Not long ago, Jamison Services Inc. owned more L.A. office space than any other landlord. Stretching west from downtown along Wilshire Boulevard, its portfolio held millions of square feet in aging Class B buildings.
Jamison, still a major player in the Koreatown market and beyond, was toppled as the largest office landlord in the last few years as it pared back its holdings amid the recession and Brookfield Office Properties rolled up more than 8 million square feet in a series of downtown tower acquisitions.
Now, Jamison, led by Dr. David Lee, is embarking on a repositioning of sorts, converting some of its Wilshire Corridor office holdings into residential properties and, perhaps more importantly, attempting to put a new face on an operation that by many accounts was able to offer low rents because it paid little attention to the upkeep of its assets.
The new face, specifically, is that of Jaime Lee, the 30-year-old daughter of Jamison’s press-shy founder. As chief executive of Jamison Realty, the firm’s leasing and brokerage arm, the younger Lee is leading the push to rebrand the company and its properties by positioning them to capitalize on a burgeoning tech scene in and around downtown.
Her first task: rethinking the California Market Center in downtown’s Fashion District. She has hired a team of brokers to repackage parts of the 2.1 million-square-foot Class B office building at 110 E. Ninth St., traditionally leased as showrooms for fashion lines, as creative office space, in the hopes of attracting tenants to fill some of the property’s roughly 35 percent vacancy.
Finding Lee’s office on the seventh floor of the A building, one of three interconnected 13-story towers that make up the CMC, requires navigating hallways with 1960s signage and stained carpets, reminders that the building is more than 50 years old.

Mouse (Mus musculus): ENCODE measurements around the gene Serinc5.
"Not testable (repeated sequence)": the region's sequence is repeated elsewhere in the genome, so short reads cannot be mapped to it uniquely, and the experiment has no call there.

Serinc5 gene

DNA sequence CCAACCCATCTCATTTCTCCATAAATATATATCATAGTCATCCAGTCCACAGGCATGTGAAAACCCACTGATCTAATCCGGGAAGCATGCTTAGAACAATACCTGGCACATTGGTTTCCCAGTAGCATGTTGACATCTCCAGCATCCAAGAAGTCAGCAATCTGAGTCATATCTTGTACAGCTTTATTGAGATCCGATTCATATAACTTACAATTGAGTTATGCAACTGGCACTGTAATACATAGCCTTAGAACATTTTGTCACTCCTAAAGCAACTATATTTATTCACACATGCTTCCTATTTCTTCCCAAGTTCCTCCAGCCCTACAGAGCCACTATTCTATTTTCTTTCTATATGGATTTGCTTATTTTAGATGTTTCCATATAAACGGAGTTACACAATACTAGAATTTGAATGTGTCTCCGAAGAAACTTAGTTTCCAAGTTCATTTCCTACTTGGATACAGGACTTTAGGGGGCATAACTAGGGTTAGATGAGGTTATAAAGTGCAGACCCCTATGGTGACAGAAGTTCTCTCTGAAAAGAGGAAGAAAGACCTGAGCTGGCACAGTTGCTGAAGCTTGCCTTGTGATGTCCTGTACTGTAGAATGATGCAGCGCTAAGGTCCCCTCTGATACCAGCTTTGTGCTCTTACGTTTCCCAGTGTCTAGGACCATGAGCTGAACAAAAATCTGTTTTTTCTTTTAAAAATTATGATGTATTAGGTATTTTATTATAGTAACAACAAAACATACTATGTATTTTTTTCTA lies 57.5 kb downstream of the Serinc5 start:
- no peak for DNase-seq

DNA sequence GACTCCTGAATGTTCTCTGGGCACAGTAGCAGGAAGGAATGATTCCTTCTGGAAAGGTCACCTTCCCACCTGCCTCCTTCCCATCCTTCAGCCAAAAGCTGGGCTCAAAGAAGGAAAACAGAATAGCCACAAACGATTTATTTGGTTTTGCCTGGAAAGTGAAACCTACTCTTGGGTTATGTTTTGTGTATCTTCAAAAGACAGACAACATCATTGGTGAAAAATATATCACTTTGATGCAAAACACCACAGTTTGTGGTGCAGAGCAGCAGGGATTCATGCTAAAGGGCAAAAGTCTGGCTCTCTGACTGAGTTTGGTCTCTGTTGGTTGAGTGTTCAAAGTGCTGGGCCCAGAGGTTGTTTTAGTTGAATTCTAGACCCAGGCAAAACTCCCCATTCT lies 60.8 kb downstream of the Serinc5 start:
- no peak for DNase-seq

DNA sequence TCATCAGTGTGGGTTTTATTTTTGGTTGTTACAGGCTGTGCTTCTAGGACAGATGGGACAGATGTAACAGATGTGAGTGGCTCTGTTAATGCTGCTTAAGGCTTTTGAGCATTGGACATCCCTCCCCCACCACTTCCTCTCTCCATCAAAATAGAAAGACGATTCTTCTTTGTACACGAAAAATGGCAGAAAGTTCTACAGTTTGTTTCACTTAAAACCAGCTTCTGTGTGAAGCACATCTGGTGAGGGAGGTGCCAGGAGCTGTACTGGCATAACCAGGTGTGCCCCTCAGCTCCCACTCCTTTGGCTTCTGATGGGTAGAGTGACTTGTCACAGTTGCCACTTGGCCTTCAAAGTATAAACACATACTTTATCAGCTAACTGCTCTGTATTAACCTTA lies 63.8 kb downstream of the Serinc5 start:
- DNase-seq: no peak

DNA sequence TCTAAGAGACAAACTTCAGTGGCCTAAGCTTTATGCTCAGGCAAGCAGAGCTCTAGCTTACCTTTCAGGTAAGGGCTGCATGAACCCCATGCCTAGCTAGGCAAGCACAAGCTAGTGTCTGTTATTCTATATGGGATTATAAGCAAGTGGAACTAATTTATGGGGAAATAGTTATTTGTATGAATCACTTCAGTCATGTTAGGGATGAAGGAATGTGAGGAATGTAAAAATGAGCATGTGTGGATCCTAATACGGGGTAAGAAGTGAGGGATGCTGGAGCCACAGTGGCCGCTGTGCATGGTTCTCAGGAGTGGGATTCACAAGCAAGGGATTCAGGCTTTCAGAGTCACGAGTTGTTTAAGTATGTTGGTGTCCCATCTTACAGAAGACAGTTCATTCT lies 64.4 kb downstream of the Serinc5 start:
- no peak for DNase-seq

“People tell me, ‘You’re the next generation, you’re the new face of Jamison,’” she said. “It’s a family business so I wear a lot of hats, and it’s a constant exercise in defining roles. But right now I’m focused on a refresh of the portfolio.”
At the CMC, that refreshing will include marketing the fact that, while not technically designed as creative office, 250,000 square feet of the property is already occupied by fashion-related startups and other firms that differ from the building’s apparel core.
Among those is Tobi.com, an e-commerce clothing site based in San Francisco, which moved its L.A. branch into 30,000 square feet of converted storage space in the CMC last year.
Lee brought in Carle Pierose, a partner at Santa Monica brokerage Industry Partners, which specializes in creative office spaces, to help rethink the massive complex. Pierose said Tobi’s move was enough to convince him the task was feasible; he’s now overseeing renovations to 100,000 square feet of office space in the building.
“I saw all the open space with high ceilings here and I thought, this will be good, because there isn’t 100,000 square feet of creative space anywhere,” Pierose said. “I lease the PacMutual building and there is nothing bigger than 7,000 square feet right now.”
Though she would not say how much is being spent on the renovations, Lee said they are a multimillion-dollar project.
Jamison will also funnel in what she termed significant investment to improve the parking structure and bring Wi-Fi to the building’s common areas. Plans have been finalized to improve the bare common areas with clusters of furniture, give the food court a makeover and improve the lobby restrooms, she said, but it’s unclear when those changes will take place.
“It’s not as much a straight conversion as a focus on creating areas of the building where there can be collaboration,” Lee said.
Existing tenants have taken note.
Terry Martinez, chief executive and publisher of TLM Publishing Inc., publisher of California Apparel News, said she has worked at the CMC for 30 years and has seen improvement over the past six months.
“There’s a lot of workers in the parking garage, and they’ve completely rebranded their show signs,” Martinez said. “It’s definitely evident that they’re investing in the building.”
With the help of Derrick Moore, a principal at brokerage Avison Young’s downtown office focused on urban retail properties, Lee is also exploring the possibility of attracting more glamorous retail tenants to the ground-floor space that faces Main Street as well as the possibility of turning the roof into a dining space with a café.